“A little exposure to a city like Sulaimani will help Trump understand that the Middle East is a much more complex place than he seems to believe. Perhaps Trump could even give a speech at the American University in Sulaimani, just as President Obama did at Cairo University early in his first term.” – Peter Bergen

Today, more and more HBCU students and alumni are embracing the passport. Traveling abroad has become even more of a priority as a mixture of factors that range from value being placed on experiences over material possessions, heightened frustration with the cultural climate in the US, and simply more exposure to the benefits. Beyond travel, more than a few HBCU alumni have become expats and taking careers abroad opening a whole new world of opportunity. Whether one chooses to travel or work abroad, we are now in a world where having a global perspective is paramount.

How does one go about learning how to understand the world from truly global perspective? The most sure fire way is to read and consume perspectives from around the world. This is not to be confused with reading about the world from only a US perspective. That is to say, reading about East Africa on CNN, MSNBC, or Fox is vastly different than reading about East Africa from an actual East African publication.

As such, we have comprised ten Twitter account can get you on the road to truly becoming the HBCU global citizen who not only trek’s the world, but understands its intricacies.

@OurWorldInData

  •  An online publication that presents empirical research and data that show how living conditions around the world are changing. The web publication on global development uses interactive data visualisations (charts and maps) to present the research findings on development that explain the causes and consequences of the observed changes. (Wikipedia)

@The_EastAfrican

  • The EastAfrican is circulated in Kenya and the other countries of the African Great Lakes region, including Tanzania, Uganda and Rwanda. It contains stories and in-depth analysis from each country in the region, in addition to international stories. (Wikipedia)

@ChinaDailyUSA

  • A Beijing, China based paper that is considered one of China’s more liberal news outlets, like almost all media in the country is state run. Its importance can not be understated as it is one of many vessels of communication for the world’s number two superpower and its views.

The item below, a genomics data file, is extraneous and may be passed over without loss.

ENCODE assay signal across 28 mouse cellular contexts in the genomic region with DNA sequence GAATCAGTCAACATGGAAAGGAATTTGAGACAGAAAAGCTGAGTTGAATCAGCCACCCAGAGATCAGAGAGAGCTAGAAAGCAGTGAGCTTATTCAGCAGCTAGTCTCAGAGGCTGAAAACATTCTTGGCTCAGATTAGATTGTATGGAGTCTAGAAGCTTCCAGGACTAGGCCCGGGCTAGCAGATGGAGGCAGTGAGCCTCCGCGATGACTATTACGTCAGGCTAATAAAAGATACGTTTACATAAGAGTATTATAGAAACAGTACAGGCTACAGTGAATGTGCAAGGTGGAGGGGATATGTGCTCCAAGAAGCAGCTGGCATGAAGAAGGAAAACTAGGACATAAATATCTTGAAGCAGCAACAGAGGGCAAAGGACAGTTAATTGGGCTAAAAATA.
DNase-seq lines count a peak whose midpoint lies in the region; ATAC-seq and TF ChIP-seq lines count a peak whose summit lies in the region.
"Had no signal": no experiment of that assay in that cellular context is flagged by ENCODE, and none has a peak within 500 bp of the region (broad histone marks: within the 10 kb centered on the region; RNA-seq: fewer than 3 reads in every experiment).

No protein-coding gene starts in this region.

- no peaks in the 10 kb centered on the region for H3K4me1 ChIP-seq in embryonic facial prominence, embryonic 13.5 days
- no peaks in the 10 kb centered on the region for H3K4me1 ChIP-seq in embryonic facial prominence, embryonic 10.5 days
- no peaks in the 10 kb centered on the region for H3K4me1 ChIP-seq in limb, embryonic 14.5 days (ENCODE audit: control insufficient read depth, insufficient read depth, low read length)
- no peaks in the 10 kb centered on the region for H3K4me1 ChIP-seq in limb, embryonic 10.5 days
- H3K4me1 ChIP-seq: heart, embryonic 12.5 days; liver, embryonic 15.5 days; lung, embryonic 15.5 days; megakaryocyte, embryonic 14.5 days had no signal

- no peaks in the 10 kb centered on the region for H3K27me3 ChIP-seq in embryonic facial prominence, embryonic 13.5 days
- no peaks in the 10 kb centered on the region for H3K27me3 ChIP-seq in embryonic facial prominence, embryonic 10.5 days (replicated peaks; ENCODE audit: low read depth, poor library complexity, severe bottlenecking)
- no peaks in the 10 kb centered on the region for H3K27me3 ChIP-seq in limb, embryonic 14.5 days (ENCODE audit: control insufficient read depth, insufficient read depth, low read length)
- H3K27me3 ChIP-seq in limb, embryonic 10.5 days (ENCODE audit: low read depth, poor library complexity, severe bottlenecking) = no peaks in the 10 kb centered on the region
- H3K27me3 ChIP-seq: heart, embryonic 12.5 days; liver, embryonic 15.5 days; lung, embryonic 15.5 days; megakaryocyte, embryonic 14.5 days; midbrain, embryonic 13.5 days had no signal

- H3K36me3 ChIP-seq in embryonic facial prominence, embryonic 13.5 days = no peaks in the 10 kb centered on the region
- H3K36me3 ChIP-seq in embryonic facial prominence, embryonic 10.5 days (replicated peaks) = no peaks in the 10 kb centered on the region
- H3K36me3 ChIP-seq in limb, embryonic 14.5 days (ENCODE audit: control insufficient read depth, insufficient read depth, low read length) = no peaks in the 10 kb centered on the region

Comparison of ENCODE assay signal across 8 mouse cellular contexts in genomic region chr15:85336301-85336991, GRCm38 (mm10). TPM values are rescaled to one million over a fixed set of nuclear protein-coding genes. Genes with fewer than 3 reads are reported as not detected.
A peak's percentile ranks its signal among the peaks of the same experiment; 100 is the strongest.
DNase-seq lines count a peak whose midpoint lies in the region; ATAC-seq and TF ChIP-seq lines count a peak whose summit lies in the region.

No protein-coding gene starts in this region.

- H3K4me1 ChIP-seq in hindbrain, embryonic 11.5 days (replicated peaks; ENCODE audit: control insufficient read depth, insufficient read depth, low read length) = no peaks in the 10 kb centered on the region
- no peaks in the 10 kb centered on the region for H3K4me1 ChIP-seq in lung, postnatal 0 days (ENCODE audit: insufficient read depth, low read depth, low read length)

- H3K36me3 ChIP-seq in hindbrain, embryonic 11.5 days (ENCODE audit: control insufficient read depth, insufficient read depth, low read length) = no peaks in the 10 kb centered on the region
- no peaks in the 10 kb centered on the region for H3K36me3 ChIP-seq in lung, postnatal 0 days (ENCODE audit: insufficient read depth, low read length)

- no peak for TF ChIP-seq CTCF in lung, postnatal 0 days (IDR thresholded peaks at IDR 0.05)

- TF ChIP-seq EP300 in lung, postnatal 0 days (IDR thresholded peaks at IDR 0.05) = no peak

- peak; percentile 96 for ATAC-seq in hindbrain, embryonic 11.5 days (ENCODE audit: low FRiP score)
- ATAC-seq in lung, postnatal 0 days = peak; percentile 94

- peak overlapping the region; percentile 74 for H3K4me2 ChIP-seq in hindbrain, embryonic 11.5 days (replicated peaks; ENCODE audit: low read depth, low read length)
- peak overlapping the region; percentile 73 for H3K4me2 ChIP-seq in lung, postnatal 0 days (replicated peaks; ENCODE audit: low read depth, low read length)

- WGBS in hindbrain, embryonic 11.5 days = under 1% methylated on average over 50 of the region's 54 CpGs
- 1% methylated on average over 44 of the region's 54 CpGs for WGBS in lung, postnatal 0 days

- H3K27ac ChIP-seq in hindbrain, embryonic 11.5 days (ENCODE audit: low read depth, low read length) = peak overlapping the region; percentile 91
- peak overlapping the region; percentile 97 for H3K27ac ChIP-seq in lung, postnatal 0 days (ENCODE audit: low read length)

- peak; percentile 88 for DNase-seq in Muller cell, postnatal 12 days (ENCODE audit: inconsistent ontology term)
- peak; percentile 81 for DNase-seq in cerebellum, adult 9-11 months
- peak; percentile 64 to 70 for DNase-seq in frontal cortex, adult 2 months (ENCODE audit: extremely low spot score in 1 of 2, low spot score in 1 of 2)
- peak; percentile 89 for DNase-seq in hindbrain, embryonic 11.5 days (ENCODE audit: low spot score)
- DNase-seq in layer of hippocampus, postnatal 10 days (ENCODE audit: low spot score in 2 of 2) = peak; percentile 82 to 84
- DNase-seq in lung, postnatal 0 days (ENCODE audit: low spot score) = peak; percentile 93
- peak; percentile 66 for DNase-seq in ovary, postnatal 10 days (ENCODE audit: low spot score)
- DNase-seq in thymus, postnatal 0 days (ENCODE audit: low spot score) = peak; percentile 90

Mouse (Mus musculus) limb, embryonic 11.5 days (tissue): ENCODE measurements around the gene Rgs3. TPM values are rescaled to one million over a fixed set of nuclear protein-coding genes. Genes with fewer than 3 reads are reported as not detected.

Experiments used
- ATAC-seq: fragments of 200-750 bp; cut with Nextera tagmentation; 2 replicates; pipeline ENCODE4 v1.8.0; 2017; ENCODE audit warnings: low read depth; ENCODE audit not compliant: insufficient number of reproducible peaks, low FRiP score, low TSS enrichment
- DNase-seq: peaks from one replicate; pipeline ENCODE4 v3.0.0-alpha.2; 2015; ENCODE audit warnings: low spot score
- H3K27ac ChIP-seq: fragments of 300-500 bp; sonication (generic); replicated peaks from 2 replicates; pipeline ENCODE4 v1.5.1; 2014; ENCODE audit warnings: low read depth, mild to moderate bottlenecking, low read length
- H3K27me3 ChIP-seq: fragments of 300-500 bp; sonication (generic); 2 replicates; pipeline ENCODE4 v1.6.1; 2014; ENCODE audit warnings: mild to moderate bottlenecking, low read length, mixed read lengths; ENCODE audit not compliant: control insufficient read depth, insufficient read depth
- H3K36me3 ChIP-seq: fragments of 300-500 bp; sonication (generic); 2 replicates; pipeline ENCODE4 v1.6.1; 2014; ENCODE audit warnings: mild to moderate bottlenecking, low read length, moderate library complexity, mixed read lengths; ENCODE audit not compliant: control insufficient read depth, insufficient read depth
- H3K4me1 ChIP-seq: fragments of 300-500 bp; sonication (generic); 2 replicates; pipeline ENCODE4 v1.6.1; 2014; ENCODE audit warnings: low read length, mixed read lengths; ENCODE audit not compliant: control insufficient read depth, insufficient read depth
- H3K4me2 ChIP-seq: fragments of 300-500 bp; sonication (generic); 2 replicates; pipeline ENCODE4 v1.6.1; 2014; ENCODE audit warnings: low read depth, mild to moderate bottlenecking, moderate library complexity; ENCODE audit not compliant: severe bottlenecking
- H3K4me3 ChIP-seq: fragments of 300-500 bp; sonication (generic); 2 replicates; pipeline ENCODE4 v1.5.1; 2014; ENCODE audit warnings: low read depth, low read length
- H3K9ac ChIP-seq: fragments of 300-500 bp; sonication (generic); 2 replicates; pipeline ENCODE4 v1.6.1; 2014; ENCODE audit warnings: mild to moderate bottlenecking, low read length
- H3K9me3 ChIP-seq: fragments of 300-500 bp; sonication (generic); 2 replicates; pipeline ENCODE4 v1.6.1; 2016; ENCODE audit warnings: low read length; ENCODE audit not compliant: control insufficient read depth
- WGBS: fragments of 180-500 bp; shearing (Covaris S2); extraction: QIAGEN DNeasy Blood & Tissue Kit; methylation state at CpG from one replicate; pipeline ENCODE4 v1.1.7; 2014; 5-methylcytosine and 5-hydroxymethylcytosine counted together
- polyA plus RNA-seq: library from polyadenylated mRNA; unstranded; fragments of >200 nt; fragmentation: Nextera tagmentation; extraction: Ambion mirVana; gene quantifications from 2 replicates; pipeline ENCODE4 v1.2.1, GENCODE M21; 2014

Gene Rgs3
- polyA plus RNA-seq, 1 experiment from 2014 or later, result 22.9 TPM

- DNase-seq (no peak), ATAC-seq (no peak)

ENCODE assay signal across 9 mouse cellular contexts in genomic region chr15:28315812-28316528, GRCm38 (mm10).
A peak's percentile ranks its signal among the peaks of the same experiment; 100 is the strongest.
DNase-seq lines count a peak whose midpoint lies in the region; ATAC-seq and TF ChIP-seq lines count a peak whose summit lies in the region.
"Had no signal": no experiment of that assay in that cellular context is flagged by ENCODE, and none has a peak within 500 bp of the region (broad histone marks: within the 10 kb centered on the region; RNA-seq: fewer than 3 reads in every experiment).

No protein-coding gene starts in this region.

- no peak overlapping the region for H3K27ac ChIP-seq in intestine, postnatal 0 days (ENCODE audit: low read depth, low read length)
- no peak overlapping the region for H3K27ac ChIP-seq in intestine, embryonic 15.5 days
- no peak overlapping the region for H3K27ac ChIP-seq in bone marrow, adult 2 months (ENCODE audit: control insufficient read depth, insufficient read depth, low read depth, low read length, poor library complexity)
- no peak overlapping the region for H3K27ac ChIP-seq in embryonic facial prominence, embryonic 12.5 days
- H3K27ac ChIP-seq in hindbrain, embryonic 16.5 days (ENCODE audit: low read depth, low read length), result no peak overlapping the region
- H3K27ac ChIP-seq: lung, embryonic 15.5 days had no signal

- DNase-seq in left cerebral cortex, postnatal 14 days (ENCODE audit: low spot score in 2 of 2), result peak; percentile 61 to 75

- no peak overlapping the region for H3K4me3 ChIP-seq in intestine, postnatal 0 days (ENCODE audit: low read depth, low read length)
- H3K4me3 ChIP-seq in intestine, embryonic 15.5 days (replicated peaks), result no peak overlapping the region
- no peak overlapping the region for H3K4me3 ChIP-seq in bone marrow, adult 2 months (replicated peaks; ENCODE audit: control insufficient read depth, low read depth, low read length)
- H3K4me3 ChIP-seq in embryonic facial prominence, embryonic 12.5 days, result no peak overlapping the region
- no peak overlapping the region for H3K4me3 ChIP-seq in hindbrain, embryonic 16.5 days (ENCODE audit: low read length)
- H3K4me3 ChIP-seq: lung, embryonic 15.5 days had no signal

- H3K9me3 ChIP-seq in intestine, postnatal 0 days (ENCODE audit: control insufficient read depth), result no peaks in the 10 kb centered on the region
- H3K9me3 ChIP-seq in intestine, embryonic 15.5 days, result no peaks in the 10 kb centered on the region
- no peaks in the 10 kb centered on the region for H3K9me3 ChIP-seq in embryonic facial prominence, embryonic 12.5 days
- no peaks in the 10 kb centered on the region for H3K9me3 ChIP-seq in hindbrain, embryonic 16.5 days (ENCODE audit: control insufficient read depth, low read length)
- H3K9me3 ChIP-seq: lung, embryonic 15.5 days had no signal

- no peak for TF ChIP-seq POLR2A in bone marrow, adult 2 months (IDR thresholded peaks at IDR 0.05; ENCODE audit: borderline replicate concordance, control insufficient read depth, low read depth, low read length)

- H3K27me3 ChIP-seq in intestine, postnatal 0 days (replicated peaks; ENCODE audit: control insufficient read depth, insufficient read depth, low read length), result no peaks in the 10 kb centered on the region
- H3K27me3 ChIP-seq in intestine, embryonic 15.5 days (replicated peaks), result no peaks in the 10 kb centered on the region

@ForeignAffairs

  • An American magazine of international relations and U.S. foreign policy published by the Council on Foreign Relations, a nonprofit, nonpartisan, membership organization and think tank specializing in U.S. foreign policy and international affairs. (Wikipedia)

@IanBremmer

  • The president and founder of Eurasia Group, the leading global political risk research and consulting firm. He is credited with bringing the craft of political risk to financial markets—he created Wall Street’s first global political risk index (GPRI)—and for establishing political risk as an academic discipline. His definition of emerging markets—“those countries where politics matters at least as much as economics for market outcomes”—has become an industry standard. “G-Zero,” his term for a global power vacuum in which no country is willing and able to set the international agenda, is widely accepted by policymakers and thought leaders. (Eurasia Group)

@SecurityScholar

  • Natalie Sambhi is a Research Fellow at the Perth USAsia Centre where she publishes on Indonesian foreign and defence policy as well as Southeast Asian security. She was most recently an Analyst at the Australian Strategic Policy Institute (ASPI) from 2012 to 2016 and Managing Editor of ASPI’s blog, The Strategist. She worked previously at the Department of Defence and University of Canberra. (Security Scholar)

@Ipeaonline

  • The (Brazilian) think tank’s main goals are the following evaluate and propose essential public policies and programs to improve the social, economic and structural development of the country; formulate prospective studies to guide development strategies for medium and long-term outcomes; assist the Brazilian federal government in its aim to improve the efficiency of its decisions; and contribute to the improvement of the public debate related to the country’s development endeavors and government actions. (Ipea.gov)

@ChathamHouse

  • The Royal Institute of International Affairs, commonly known as Chatham House, is a not-for-profit and non-governmental organisation based in London whose mission is to analyse and promote the understanding of major international issues and current affairs. (Wikipedia)

@JapanTimes

  • The Japan Times was launched by Motosada Zumoto on March 22, 1897, with the goal of giving Japanese an opportunity to read and discuss news and current events in English to help Japan to participate in the international community. (Wikipedia)

@NatGeo

  • Often forgotten as an aspect of global and international affairs, geography plays a significant role in the way countries, nations, and cultures interact with each other. This publication gives insight to geography, culture, and nature that shape many nations.

Connect with us on Twitter at @HBCUMoney and let us know what you are reading to help shape your global world.

 

Living & Teaching Abroad: Xavier University (LA) Alumna Britney Francis Conquers Beijing


There has been a recent revelation in the past five years that African Americans need to get out and explore the world. The passport has become the new IT thing to have among African America’s young and educated. Adding to that reality is that more and more college students must set themselves apart in a more competitive global workforce. One sure way to do that is to show that you have the ability to go anywhere and be successful, especially if it means going some place out of your comfort zone. If adding tools to your tool chest is what sets you apart, then studying abroad during your undergraduate years gives you one mean hammer to swing. It also presents some amazing career opportunities upon graduation if you are willing to take the chance. HBCU Money caught up with Britney Francis, an alumna of Xavier University (LA), who is conquering the classroom in the capital of arguably the world’s number two superpower – China.